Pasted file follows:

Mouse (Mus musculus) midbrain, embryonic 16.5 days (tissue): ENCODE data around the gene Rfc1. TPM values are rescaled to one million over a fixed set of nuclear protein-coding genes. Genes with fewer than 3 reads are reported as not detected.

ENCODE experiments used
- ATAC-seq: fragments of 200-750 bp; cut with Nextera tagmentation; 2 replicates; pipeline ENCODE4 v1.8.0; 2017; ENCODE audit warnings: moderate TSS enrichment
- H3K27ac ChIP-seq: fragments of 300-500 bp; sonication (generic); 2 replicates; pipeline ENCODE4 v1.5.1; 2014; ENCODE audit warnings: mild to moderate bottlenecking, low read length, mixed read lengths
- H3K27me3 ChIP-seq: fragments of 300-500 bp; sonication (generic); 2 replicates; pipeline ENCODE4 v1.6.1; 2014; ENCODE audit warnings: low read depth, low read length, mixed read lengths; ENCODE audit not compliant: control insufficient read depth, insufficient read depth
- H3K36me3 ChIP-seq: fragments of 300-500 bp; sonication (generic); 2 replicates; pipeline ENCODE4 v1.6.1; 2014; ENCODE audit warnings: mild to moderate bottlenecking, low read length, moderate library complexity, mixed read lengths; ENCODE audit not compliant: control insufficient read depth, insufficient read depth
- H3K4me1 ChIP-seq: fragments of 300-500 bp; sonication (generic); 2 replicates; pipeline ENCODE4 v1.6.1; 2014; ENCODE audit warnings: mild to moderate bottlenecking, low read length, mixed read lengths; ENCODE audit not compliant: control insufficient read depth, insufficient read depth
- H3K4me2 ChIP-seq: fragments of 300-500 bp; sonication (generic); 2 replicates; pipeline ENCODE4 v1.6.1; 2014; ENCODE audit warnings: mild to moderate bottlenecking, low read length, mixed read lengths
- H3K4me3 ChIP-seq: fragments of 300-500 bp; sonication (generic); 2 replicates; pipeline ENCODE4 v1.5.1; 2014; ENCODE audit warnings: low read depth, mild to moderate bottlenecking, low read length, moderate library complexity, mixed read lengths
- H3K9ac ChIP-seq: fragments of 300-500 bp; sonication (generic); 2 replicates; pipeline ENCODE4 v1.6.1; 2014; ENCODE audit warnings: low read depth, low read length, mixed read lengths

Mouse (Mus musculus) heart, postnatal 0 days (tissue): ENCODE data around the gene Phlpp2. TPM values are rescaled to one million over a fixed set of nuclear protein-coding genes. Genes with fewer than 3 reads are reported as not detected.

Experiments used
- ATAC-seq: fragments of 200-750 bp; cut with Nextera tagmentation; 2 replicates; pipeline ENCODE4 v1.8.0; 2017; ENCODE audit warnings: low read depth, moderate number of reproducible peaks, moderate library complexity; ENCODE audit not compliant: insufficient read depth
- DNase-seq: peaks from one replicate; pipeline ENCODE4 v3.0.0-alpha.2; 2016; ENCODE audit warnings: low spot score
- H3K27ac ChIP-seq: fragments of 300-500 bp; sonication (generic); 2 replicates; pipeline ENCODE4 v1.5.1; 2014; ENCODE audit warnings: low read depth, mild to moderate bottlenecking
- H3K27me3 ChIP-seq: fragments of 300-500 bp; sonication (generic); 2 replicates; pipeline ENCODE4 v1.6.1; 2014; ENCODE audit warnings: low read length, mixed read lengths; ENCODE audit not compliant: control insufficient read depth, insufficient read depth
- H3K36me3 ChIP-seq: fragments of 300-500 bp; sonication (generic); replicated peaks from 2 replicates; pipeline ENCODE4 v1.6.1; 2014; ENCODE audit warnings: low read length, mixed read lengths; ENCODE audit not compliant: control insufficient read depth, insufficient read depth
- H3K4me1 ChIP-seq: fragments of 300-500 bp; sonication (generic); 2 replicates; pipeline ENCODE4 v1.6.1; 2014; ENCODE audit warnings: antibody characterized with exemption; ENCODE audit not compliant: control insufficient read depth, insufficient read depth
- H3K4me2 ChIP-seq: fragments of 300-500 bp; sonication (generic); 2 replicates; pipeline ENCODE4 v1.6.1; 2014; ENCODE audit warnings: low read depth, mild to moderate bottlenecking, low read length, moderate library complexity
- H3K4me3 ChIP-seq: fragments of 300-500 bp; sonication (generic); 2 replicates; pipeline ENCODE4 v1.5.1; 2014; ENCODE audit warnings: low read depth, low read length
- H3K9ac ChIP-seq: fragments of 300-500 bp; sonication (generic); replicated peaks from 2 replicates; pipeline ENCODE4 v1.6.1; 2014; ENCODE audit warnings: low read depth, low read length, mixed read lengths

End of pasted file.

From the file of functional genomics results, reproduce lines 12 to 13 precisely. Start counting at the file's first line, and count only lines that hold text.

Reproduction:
Experiments used
- ATAC-seq: fragments of 200-750 bp; cut with Nextera tagmentation; 2 replicates; pipeline ENCODE4 v1.8.0; 2017; ENCODE audit warnings: low read depth, moderate number of reproducible peaks, moderate library complexity; ENCODE audit not compliant: insufficient read depth